BUSINESS
By June Arney and June Arney,SUN STAFF | September 19, 2000
If the decision on where to hold the 2012 Summer Olympic Games were a popularity contest, the Tampa-Orlando, Fla., area would win hands down, according to a recent nationwide survey commissioned by Baltimore-based Eisner Communications. That area was the favorite among 20 percent of 1,000 adult Americans who were surveyed between Sept. 8 and Sept. 10. Among the seven other regions bidding for the Games, Baltimore-Washington tied with New York with 8 percent of the vote, above Houston, which received 6 percent.
ENTERTAINMENT
By Mary Carole McCauley, The Baltimore Sun | September 22, 2011
Baltimore's book festival got here first. Organizers of the 16th annual Baltimore Book Festival, which opens Friday, say they aren't fazed that a larger, glitzier, more star-studded event is being held on the exact same weekend just 40 miles to the south. They aren't concerned that the upstart National Book Festival will feature celebrity authors the likes of actress Julianne Moore, or that the Washington extravaganza is expanding this year from one day to two. But not everyone is as gracious.
NEWS
The Baltimore Sun | July 22, 2011
All MARC trains will experience significant delays, ranging from 20 to 50 minutes, late this afternoon, the Maryland Transit Administration said Friday. The MTA said there was only one track available between Washington and Bowie, a track problem near Odenton, and disabled Amtrak trains at the New Carrollton and Penn Station stops.
BUSINESS
By Jamie Smith Hopkins, The Baltimore Sun | April 25, 2010
Graduate student Nikki Meadows lives in Baltimore and wanted to stay here, but the only place where she could find work in her field was in Washington. Three weeks into the commute, she can't take it any longer. She's subletting her room in a "McMansion of a rowhome" and looking for a place in D.C. A few years ago, she would have been bucking the trend. Now, she's part of one. Though Baltimore and its suburbs still attract more people from Washington than the number of people who migrate to that pricier region, our metro area has been rapidly losing ground since the economy soured.
FEATURES
By Timothy B. Wheeler | February 27, 2010
"Paper or plastic?" is no longer the question most often on store clerks' lips in the nation's capital these days when shoppers are buying food. Instead, cashiers here routinely ask customers if they want a bag at all, since they have to pay a nickel for each disposable sack they use to hold their groceries, snacks or takeout meals. For many shoppers in the District of Columbia, the nickel fee has been an impetus to cut back on previously free store bags that all too often wind up in the trash - or littering nearby streams and trees.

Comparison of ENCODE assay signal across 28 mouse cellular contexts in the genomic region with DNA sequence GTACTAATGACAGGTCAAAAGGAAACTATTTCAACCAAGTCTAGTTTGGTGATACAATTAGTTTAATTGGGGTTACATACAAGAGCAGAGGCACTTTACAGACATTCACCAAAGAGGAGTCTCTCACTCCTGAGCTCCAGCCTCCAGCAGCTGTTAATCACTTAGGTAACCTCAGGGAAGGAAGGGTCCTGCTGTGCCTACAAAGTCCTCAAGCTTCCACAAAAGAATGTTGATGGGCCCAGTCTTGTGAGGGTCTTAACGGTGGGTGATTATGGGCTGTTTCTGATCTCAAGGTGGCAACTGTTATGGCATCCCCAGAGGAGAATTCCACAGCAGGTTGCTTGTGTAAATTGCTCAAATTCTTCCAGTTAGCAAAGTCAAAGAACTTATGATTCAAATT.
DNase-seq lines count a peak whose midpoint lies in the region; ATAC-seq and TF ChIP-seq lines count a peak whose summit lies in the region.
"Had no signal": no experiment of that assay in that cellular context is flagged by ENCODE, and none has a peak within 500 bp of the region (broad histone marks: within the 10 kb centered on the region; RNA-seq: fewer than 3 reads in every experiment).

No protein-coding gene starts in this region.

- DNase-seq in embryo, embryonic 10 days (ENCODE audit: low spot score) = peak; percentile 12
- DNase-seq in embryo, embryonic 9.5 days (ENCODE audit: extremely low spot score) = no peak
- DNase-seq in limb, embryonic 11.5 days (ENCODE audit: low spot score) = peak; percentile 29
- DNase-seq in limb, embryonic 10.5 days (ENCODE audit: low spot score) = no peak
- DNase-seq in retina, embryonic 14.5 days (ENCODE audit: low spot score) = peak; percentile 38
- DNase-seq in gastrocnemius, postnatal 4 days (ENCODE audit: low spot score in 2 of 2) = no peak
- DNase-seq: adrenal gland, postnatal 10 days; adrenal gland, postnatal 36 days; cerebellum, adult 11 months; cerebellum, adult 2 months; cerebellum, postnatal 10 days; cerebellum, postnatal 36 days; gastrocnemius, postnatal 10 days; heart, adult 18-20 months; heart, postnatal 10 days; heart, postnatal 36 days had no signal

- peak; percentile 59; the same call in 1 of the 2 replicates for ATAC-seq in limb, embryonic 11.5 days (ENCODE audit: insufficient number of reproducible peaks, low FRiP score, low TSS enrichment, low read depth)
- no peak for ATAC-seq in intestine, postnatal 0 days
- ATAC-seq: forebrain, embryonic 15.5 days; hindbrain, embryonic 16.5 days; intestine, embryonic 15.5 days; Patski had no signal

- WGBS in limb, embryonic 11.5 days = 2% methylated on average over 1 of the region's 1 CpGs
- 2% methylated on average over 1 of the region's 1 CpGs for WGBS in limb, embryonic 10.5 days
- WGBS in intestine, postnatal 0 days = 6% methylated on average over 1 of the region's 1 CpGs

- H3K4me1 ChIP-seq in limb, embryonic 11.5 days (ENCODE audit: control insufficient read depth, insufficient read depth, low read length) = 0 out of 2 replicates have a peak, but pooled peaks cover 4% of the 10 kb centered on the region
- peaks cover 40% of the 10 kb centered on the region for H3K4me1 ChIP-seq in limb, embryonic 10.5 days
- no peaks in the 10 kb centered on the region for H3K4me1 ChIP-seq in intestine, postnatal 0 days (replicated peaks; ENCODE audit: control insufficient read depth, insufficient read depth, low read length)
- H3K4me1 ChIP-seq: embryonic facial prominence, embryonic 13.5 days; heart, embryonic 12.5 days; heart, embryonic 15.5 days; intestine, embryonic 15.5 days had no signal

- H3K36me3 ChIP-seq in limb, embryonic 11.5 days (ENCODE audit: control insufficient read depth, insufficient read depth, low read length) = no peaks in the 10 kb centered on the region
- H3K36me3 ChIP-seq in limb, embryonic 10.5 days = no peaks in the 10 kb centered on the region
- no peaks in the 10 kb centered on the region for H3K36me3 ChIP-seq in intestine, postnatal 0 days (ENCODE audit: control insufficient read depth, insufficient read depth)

SPORTS
By Todd Karpovich and Todd Karpovich,Special to The Baltimore Sun | December 22, 2009
In a senior All-Star football game that was supposed to be a showcase for Baltimore-area quarterbacks, it was Washington's defense that stole the show. The Washington team forced five turnovers, including two interceptions returned for touchdowns, and raced to a 24-21 victory in Monday night's second annual Crab Bowl at Towson University's snow-filled Johnny Unitas Stadium. Washington sealed the game when it stopped Baltimore on fourth-and-5 from the 10-yard line with four seconds remaining.
BUSINESS
By Andrea K. Walker and Andrea K. Walker , andrea.walker@baltsun.com | December 2, 2009
Convenience store chain 7-Eleven said it will open 50 stores annually in the Baltimore-Washington area during the next three years as part of an aggressive expansion in some of its best-performing markets. The Dallas-based chain is expanding in areas where it has a large concentration of stores that are doing well, said company spokeswoman Margaret Chabris. The top 10 markets for 7-Eleven include Los Angeles, New York City, San Diego and the Baltimore-Washington area. The company believes that there is room to expand even in areas where it already has locations.
BUSINESS
By June Arney and June Arney,SUN STAFF | June 6, 2000
In a move to beef up the Washington-Baltimore effort to land the Olympics in 2012, the group working on the region's bid has named 14 new members to its board of directors. Among them, former Baltimore Mayor Kurt L. Schmoke and John S. Hendricks, founder and chairman of Discovery Communications Inc., will serve as vice chairmen. Hendricks also is founder of a planned women's professional soccer league. "We have been very fortunate that our bid effort has attracted some of the most committed and talented members of the Washington-Baltimore community," said John Morton III, chairman of the Washington-Baltimore Regional 2012 Coalition.
BUSINESS
November 25, 1998
The Washington-Baltimore Regional 2012 Coalition has secured office space on the sixth floor of the International Square Building in Washington.The 2,300-square-foot building at 1875 I St. N.W. has been donated by Carr Realty for the Olympic coalition's use over the next two years. Offices are to be completed by Jan. 1."We're, of course, very appreciative of the donation, but also excited now to have a home base within which to grow our operation and really take on the next phase of this work," said Dan Knise, president and CEO of the coalition.